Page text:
hort.net Seasonal photo, (c) 2006 Christopher P. Lindsey, All Rights Reserved: do not copy
articles | gallery of plants | blog | tech blog | plant profiles | patents | mailing lists | top stories | links | shorturl service | tom clothier's archive0
Gallery of Plants
Tech Blog
Plant Profiles
Mailing Lists
    Search ALL lists
    Search help
    Subscription info
Top Stories
sHORTurl service
Tom Clothier's Archive
 Top Stories
New Trillium species discovered

Disease could hit Britain's trees hard

Ten of the best snowdrop cultivars

Plant protein database helps identify plant gene functions

Dendroclimatologists record history through trees

Potato beetle could be thwarted through gene manipulation

Hawaii expands coffee farm quarantine

Study explains flower petal loss

RSS story archive

RE: Propagating Lycopodium cernuum

Hi Chad

Lovely lot of info on growing L. cernua.

I was of the understanding that they were reliant but it appears the
disturbance factor is the problem.

I have found some peats to grow reliant plants better or only and presumed
there is Mycorrhiza in the peat, but also the fungi appears to spread very
easily from pot to pot.

Your mediums are known to me except the Arcillite.

I have seen layering done here and in Queensland of Huperzia, and if the
frond developed a kink or slight bend and was layered, it would in most
occasions create a new root growth.  That is generally how they are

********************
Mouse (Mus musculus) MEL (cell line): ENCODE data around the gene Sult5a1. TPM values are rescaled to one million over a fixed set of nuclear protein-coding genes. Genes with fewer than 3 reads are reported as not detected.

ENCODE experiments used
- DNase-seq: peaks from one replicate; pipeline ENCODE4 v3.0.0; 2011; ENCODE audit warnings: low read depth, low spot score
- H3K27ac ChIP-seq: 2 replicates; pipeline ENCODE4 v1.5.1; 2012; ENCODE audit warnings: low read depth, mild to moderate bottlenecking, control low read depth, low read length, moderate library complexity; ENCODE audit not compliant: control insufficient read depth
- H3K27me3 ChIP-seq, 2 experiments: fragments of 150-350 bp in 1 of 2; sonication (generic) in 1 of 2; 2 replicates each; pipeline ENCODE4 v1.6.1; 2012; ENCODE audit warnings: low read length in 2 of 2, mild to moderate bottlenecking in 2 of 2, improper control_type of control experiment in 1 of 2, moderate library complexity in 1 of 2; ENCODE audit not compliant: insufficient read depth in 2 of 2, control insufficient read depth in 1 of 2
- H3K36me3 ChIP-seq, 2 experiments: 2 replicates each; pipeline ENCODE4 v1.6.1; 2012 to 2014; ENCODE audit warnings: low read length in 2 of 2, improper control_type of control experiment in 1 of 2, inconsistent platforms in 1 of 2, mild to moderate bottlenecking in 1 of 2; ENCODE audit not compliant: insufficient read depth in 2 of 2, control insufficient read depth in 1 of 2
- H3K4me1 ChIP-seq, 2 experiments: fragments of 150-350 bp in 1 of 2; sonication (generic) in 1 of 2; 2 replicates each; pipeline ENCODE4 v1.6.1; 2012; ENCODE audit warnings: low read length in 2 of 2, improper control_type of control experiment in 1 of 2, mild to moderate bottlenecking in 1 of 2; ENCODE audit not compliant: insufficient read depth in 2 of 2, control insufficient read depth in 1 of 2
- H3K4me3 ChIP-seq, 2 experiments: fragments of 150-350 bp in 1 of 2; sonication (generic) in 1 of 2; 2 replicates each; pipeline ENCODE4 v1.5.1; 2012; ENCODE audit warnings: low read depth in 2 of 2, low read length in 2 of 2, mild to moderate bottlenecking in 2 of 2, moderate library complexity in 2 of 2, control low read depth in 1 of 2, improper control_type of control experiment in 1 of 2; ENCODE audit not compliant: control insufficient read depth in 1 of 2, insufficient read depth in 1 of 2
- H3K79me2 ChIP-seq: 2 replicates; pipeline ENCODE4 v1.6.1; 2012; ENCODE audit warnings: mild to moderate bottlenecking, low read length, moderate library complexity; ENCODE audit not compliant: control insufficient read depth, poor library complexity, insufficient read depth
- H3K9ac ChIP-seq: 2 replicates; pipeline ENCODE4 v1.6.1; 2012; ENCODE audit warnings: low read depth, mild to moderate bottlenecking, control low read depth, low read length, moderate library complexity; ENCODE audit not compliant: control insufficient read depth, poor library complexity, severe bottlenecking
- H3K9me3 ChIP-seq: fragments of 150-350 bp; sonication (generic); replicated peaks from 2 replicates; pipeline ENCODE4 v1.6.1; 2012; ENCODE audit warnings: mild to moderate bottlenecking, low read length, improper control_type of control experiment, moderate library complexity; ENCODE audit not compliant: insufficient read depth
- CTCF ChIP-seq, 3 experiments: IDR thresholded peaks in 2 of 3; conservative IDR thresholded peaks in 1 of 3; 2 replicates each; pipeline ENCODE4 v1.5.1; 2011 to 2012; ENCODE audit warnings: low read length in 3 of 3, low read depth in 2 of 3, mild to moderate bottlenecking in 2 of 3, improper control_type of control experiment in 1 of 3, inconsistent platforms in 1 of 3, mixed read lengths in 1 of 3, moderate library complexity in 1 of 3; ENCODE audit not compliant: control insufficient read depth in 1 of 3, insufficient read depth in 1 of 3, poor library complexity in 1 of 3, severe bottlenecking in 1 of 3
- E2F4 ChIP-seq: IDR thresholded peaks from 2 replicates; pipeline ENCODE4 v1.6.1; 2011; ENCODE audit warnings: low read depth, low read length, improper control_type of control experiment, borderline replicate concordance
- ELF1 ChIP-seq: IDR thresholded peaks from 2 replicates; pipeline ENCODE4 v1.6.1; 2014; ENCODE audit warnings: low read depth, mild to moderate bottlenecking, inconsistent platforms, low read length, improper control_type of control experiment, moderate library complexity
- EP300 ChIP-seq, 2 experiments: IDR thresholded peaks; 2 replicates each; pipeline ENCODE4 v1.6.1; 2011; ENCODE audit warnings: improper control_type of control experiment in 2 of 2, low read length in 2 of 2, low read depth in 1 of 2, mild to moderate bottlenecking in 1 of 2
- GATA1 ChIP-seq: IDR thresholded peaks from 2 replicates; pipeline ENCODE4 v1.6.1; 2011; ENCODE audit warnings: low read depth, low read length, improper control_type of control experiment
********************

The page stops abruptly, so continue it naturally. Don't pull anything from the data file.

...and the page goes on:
propagated here in Aust from about 30 or 40 or more worldwide species.

Just recently saw some amazing efforts with a H. sp. Borneo square with that
kink on a number of fronds.  The entire pot was placed in the centre of a
nursery tray with a coarse open mix.  The fronds spread around the tray and
the kinks were pinned down into the mix.  After a while, to Ron's and
everyone's surprise, almost every frond tip that had continue to grow
normally and bend up the edge of the tray, developed a root growth at that
point also. 

You used the word "coaxed", how do you do that?

I have some images of the tray layered H. sp. Bornio sq if you would like to
see them.


-----Original Message-----
From: owner-ferns@hort.net [mailto:owner-ferns@hort.net] On Behalf Of Chad
E. Husby
Sent: Saturday, 4 June 2005 1:17 PM
To: ferns@hort.net
Subject: RE: [ferns] Propagating Lycopodium cernuum

Hi Keith and Jolanda,

I have had success growing Lycopodium cernuum (now called Lycopodiella 
cernua by most botanists) in containers.  In my experience, its sensitivity 
to transplanting does not appear to be related to fungal reliance.  I grow 
the plants in completely inert substrate, especially a sedimentary 
diatomaceous rock (finely crushed) called "Diatomite" and a baked clay 
substrate called "Arcillite" (marketed as "aquatic plant soil" in the 
US).  A nurseryman I know collected a few starts (small rooted plants) from 
a population on a canal bank here in Florida.  He sent a few plants to me 
that he was growing under the same conditions as his carnivorous plants, in 
a mixture of sand and peat.  He had L. cernua spreading throughout his 
carnivorous plant collection via "runners" (aerial rhizomes).  It seems 
unlikely that any symbiotic fungi were spread from the original plants in 
this way because the rhizoime tips formed roots de novo as they spread. I 
transplanted the plants he sent me into several different substrates and 
did some experimenting before finally discovering a growing method that 
worked well for me.  When I transplanted the plants, I rinsed off the 
roots, so I did not take any care to preserve fungal 
associations.  Although the plants were slow to re-establish, this seemed 
to be because the roots themselves were sensitive to disturbance.  Since 
then I have had a plant send a rhizome into another pot which almost 
certainly would not have the appropriate fungus (it was a container of fine